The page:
LYON: She sort of made a half pass.

GROSS: How did you both meet?

MARTIN: On the job. We were working for trade publications in Seattle.

GROSS: You - so you knew each other from working together.

LYON: Yeah. Right. Well, it was - I was working in Seattle before. And then the boss told us all that he had this gay divorcee coming from San Francisco.

MARTIN: He didn't know how gay.


GROSS: Right.

LYON: And so I - of course, I was fascinated because I had lived in San - I went to UC Berkeley, and I had lived partially in San Francisco, and it was great to know somebody from down there was coming up.

GROSS: Del, you had already been married. What happened to end the marriage?

MARTIN: I fell in love with the woman next door. And, you know, my feelings were really awakened by then, and I felt I needed to do something about it.

GROSS: When you started being a couple, a lot of lesbian relationships were in the kind of butch-femme mode. Was your relationship that way, too, early on?

LYON: It was sort of, yeah. I think that it didn't really stay that way very long, although to all intents and purposes, we were still a butch-femme couple in public. Since Del had decided - when I met her, had decided she was a butch, I didn't have much of an option. So...


LYON: So I became a femme. I've often thought I would have made a really good butch.


LYON: And besides which I - you know, I did all of the butch kind of things, if you will. I mean, I drive and Del doesn't. And I can drive a nail and she can't. And, you know, stuff like that. But we conformed to what the going thing was outside the home, but not - certainly didn't do it when we were at home.

MARTIN: Yeah, I was a sissy butch.

LYON: Yeah.


GROSS: So there was pressure on you. You felt that, like, from what you knew about lesbian couples, this is the way it had to be; this is the way it was supposed to be - butch and femme.

LYON: That's right, yeah. I mean, that's how everybody was doing it because, at that point in time, nobody - the only model anybody had was mom and dad, and so everybody was kind of following that.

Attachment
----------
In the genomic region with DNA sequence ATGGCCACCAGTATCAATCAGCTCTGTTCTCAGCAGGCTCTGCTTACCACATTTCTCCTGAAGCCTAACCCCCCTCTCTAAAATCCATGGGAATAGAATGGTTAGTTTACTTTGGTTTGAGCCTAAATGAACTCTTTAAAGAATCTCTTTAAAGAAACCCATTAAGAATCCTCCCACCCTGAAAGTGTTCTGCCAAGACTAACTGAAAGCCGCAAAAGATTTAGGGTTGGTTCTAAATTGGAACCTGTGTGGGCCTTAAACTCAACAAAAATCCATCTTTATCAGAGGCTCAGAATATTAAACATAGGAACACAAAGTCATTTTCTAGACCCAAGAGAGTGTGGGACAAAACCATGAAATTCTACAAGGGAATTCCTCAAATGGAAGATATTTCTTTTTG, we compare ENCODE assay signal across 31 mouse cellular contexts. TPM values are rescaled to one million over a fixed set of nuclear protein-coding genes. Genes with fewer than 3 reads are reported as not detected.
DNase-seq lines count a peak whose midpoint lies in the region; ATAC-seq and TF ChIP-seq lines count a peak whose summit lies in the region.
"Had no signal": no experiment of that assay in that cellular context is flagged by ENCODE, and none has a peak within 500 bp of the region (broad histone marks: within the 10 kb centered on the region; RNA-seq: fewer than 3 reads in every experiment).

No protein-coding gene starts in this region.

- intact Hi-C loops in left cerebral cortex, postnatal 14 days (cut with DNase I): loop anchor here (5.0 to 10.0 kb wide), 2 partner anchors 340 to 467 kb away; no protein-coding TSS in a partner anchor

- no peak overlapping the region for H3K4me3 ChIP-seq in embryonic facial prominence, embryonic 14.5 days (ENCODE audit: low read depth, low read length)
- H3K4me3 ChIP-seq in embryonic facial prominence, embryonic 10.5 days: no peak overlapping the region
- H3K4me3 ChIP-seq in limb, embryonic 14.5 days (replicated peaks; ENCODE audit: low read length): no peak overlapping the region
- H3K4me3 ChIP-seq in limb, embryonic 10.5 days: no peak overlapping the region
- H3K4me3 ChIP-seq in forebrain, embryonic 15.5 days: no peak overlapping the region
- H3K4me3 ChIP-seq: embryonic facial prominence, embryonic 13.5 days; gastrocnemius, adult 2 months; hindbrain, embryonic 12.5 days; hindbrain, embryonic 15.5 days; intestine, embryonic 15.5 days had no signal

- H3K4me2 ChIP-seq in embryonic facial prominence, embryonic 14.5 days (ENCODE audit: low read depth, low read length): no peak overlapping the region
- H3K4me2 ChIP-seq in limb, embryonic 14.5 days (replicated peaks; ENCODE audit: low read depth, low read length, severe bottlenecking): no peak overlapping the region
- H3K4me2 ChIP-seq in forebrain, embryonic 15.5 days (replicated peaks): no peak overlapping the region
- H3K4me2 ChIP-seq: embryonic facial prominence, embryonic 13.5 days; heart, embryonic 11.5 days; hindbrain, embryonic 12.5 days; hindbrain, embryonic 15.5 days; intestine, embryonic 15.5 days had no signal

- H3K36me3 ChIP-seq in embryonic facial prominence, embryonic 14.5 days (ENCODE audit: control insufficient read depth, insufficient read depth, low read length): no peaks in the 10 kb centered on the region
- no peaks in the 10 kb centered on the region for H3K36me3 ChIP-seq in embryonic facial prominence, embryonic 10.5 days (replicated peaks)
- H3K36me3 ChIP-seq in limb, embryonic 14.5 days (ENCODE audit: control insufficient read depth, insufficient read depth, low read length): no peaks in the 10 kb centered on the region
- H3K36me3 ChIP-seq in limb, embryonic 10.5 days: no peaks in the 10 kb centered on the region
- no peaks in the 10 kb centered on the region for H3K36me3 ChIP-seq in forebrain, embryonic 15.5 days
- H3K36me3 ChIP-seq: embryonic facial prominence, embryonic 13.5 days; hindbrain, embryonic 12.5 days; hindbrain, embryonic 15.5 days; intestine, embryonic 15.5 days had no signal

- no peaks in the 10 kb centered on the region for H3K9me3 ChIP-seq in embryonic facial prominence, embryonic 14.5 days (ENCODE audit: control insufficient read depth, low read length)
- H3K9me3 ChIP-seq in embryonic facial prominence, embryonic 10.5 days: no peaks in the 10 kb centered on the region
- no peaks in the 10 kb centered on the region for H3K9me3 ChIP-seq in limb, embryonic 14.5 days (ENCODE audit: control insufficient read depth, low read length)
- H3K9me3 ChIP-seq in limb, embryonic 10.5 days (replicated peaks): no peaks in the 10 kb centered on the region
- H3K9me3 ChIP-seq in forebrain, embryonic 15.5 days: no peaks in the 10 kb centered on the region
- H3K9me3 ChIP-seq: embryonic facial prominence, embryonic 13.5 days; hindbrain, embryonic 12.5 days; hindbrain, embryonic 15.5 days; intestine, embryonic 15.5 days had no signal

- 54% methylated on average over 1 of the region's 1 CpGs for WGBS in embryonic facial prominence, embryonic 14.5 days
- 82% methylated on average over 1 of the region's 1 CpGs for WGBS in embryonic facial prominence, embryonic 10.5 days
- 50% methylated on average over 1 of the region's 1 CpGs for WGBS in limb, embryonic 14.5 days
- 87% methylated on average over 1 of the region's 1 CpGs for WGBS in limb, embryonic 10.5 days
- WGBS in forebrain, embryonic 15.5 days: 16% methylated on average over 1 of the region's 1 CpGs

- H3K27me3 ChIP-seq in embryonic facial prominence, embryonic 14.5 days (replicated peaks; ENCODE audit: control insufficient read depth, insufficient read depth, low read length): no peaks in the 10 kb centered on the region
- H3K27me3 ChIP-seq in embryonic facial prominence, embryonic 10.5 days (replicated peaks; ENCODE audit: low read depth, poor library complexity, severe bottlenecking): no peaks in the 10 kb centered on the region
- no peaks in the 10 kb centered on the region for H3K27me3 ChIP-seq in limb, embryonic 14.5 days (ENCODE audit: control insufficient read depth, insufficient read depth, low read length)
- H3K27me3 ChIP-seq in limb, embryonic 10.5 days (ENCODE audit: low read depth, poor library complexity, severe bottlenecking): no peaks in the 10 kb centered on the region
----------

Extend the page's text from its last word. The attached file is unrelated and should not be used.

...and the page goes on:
MARTIN: And when we first got together, Phyllis would get up and make me breakfast, which I didn't like to eat in those days.

LYON: (Laughter).

MARTIN: But that didn't last very long.

LYON: But that's what my mother had always done, right? She had always gotten up and gotten Dad's breakfast. So I thought, well, this is what you have to do. But as Del said, it didn't last very long.

GROSS: We're listening to my 1992 interview with Phyllis Lyon and Del Martin, who co-founded the first national lesbian group in the U.S., the Daughters of Bilitis. Lyon died Thursday at the age of 95. We'll hear more of the interview after a break. This is FRESH AIR.


GROSS: This is FRESH AIR. We're remembering LGBTQ activist Phyllis Lyon. She died Thursday at the age of 95. In 1955, Lyon and Del Martin co-founded the Daughters of Bilitis, the first national lesbian group in the U.S. They were married in 2008 after being a couple since 1953. Martin died soon after the wedding. Let's get back to my 1992 interview with Lyon and Martin.


GROSS: You met in 1949. In 1955, you co-founded Daughters of Bilitis. Why did you feel you wanted to start some kind of organization? And what did you have in mind when you started it? What did you want it to be? What did you need it to be?

MARTIN: Well, it wasn't our idea. But we had met a lesbian through a couple of gay men that lived around the corner from us. And she called us one morning, Saturday morning, and said, how would you like to join with us in a social club for lesbians? And we were just delighted because we didn't know any, and we were so starved for, you know, socializing with other lesbians that we jumped at the chance. So that - what Daughters of Bilitis started out to be was a very secret lesbian social club.

GROSS: Where did the name come from, Daughters of Bilitis?

MARTIN: From "The Songs Of Bilitis" by Pierre Louys, which is a long lesbian narrative poem.